Multiplayer: Insomniac did away with the massive multiplayer matches of R2 and honestly, I think it suffers for it. It's not that 16-player matches are bad, but the big player pools of R2 really made that game's multiplayer component unique and frenzied compared to other franchises like Halo or Killzone. Now, it just seems like all the rest in terms of gameplay dynamics. As I said earlier, I don't care too much for multiplayer to make this that big of a problem, but it is worth mentioning. Maps are designed well and the gameplay is great though, so if you're a multiplayer sort of gamer, Resistance probably will please you more than it will disappoint.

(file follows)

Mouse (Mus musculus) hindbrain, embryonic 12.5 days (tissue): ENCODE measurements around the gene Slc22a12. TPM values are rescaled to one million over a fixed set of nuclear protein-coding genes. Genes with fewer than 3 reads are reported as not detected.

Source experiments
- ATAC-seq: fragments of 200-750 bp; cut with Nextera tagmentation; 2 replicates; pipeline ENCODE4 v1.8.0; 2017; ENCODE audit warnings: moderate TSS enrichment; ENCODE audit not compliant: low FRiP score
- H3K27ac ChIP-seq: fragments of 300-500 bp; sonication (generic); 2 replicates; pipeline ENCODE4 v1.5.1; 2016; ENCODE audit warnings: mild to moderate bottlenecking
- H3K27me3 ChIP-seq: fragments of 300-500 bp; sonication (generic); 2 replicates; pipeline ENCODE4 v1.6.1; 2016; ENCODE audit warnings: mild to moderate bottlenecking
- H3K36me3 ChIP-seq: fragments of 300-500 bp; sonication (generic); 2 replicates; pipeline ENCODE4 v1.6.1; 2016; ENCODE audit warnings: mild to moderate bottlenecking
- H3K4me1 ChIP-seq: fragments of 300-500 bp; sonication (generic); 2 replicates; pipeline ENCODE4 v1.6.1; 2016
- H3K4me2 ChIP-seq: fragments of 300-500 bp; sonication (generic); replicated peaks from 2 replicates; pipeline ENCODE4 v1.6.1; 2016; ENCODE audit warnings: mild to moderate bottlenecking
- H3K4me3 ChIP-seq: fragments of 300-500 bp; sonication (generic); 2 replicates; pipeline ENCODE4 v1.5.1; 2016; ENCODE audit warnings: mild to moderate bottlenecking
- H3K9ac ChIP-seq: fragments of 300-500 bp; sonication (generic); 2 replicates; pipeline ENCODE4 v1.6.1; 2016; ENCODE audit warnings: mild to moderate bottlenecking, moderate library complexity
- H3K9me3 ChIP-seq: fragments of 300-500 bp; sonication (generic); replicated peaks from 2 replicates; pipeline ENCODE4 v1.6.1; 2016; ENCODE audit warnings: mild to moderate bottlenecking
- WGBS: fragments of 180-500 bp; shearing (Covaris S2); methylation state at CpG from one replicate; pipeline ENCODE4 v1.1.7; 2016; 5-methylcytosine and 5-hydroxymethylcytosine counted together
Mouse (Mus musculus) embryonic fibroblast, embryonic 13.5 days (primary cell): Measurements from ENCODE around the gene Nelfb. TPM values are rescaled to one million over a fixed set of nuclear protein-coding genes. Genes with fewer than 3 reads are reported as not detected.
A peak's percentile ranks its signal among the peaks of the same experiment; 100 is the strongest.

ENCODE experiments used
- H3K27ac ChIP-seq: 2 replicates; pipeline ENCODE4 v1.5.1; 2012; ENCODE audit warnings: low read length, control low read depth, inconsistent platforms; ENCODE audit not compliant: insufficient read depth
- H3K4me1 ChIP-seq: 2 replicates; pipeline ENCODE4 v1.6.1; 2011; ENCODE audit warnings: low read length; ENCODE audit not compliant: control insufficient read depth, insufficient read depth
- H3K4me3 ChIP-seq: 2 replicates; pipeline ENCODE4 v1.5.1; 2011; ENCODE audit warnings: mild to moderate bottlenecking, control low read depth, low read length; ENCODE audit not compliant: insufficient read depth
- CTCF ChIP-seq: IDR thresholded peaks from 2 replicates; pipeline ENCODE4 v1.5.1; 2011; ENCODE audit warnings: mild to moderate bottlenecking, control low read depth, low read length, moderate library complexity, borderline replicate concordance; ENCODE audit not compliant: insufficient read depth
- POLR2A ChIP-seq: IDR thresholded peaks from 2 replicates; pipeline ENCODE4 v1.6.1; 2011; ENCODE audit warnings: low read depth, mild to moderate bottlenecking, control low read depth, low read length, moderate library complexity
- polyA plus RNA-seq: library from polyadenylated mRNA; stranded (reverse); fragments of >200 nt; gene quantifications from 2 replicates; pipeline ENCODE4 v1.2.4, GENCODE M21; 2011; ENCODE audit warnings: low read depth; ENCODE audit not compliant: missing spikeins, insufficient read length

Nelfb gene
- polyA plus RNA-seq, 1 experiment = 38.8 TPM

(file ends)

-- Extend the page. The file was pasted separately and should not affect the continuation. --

I've always loved the idea behind the Resistance series. I've always wanted to consider it a top-tier series, but for various reasons, I could never bring myself to do it. Resistance 3 is the game that has fully won me over with only little reservations. I had a blast playing this game, getting lost in its atmosphere, story, and action. It has its problems, sure, but overall my experience with Resistance 3 was a good one, and one I would recommend to others with only the slightest hesitation or apprehension. I can't say that about the first two games, where I always felt the need to explain qualifiers for. This is a great game. Buy it, go on a wild, compelling journey, and be the resistance.